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Changes in Undergraduate Engineering College Climate and Predictors of Major Commitment: Results from Climate Studies in 2008 and 2015

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2016 ASEE Annual Conference & Exposition


New Orleans, Louisiana

Publication Date

June 26, 2016

Start Date

June 26, 2016

End Date

June 29, 2016





Conference Session

Women in Engineering Division Technical Session - Understanding and Changing Engineering Culture

Tagged Division

Women in Engineering

Tagged Topics

Diversity and ASEE Diversity Committee

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Paper Authors


Mary E Fitzpatrick University of Wisconsin Madison College of Engineering

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Mary Fitzpatrick, Ph.D. is an educational psychology researcher and former engineer. She directs the student programs and initiatives offered by the Diversity Affairs Office at the UW Madison College of Engineering, evaluates program outcomes for diversity initiatives and conducts original research in the area of underrepresented individuals and organizational climate in engineering education and the workplace. Dr. Fitzpatrick holds an undergraduate degree in Biomedical Engineering, a master’s degree in Electrical Engineering and was a practicing engineer for GE, Microsoft and other leading companies before earning her Ph.D. in educational psychology.

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Manuela Romero University of Wisconsin, Madison

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Manuela Romero is the Associate Dean for Undergraduate Affairs in the College of Engineering at the University of Wisconsin, Madison.

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Jennifer Sheridan University of Wisconsin, Madison

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Dr. Sheridan is the Executive and Research Director of the Women in Science & Engineering Leadership Institute (WISELI) at the University of Wisconsin-Madison.

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This paper presents results of two cross-sectional investigations of educational and interpersonal climate in a college of engineering at a large mid-western university. In 2008 and in 2015 we deployed a survey ("Project to Assess Climate in Engineering”) to undergraduate engineering students. In each survey year, just over 1000 eligible students participated and responded to questions about their professors, teaching assistants, college resources, interpersonal experiences, perceptions of engineering, and commitment to their major. Participants were also asked about experiences of being singled-out based on race or gender, hearing gender or racial stereotypes expressed by faculty or students, sexual harassment and racial harassment. The survey instrument was designed to contain items forming six scale factors. Scale means and some individual items were analyzed for differences by demographic group, and were compared to data collected by the same institution in 2008. Results revealed significant differences in attitudes and experiences from 2008 to 2015 for the entire sample and within demographic groups. Experiences of stereotyping and harassment were reported at higher rates across all groups in 2015 compared to 2008. To investigate the influence of demographic and scale factors on commitment to major, we formed a combined regression equation using survey year as a predictor and performed a stepped regression with demographic variables, scale factors and stereotyping/harassment items as predictors. Results revealed a significant predictor effect of survey year. Thus, individual regression analysis of each year was performed. Results suggest factors influencing engineering students’ commitment to their major may have evolved substantially since 2008. Among other findings, while underrepresented minority and international status negatively influenced commitment to major in 2008, neither underrepresented minority nor international status had a significant influence on commitment to major in our 2015 sample.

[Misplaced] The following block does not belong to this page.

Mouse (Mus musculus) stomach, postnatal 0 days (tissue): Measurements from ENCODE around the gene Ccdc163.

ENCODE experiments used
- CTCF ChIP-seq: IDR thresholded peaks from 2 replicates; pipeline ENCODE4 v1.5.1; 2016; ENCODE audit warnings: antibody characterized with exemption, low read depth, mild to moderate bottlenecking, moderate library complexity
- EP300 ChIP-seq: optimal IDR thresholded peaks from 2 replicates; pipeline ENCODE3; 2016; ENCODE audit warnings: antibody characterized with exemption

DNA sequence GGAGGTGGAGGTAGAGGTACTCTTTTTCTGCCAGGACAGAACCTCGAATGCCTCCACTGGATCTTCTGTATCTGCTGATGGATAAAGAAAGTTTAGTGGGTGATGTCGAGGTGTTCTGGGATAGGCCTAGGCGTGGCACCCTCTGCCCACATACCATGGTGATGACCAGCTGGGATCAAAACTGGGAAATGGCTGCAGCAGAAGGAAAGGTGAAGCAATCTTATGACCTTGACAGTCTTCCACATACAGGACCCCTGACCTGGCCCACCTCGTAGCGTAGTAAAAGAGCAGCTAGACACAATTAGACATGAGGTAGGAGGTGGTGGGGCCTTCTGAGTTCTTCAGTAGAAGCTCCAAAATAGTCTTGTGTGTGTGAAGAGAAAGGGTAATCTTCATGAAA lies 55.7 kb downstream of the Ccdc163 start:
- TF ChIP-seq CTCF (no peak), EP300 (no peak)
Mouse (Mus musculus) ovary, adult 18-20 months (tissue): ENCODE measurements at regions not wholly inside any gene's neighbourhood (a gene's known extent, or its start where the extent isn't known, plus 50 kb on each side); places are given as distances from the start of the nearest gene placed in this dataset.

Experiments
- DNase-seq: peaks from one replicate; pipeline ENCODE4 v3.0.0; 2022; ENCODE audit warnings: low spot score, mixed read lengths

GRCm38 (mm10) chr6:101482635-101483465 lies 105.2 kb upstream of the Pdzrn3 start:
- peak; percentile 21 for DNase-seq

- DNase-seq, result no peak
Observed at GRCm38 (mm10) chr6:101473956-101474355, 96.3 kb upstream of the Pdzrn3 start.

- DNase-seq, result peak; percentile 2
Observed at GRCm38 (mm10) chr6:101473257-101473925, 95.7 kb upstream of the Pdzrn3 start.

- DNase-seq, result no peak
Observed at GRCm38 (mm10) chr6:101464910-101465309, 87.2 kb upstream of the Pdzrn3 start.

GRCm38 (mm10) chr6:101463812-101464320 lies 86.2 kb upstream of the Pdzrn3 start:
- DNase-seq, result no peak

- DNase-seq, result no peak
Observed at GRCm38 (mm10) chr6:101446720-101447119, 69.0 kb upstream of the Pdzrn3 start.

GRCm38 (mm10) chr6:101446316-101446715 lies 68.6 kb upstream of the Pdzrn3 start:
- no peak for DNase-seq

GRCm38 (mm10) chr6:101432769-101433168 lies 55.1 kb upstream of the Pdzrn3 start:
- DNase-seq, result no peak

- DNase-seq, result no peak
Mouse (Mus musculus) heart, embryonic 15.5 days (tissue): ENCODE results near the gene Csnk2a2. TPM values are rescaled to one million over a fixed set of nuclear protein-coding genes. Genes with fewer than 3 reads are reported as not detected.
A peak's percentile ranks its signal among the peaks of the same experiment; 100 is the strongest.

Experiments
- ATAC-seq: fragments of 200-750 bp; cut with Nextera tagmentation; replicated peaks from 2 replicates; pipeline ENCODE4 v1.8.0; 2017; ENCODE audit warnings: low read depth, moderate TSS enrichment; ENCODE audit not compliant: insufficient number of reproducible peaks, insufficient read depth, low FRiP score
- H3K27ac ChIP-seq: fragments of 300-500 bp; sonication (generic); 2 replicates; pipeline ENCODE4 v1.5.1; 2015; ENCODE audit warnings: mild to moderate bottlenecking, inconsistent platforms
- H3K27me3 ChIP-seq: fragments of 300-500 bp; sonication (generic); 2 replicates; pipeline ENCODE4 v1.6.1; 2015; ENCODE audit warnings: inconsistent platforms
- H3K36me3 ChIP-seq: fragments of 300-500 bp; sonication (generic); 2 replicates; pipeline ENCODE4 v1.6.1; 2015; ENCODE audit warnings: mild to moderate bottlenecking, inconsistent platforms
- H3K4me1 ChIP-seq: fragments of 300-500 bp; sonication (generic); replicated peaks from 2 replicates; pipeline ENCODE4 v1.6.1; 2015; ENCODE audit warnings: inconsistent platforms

Fitzpatrick, M. E., & Romero, M., & Sheridan, J. (2016, June), Changes in Undergraduate Engineering College Climate and Predictors of Major Commitment: Results from Climate Studies in 2008 and 2015 Paper presented at 2016 ASEE Annual Conference & Exposition, New Orleans, Louisiana. 10.18260/p.26475

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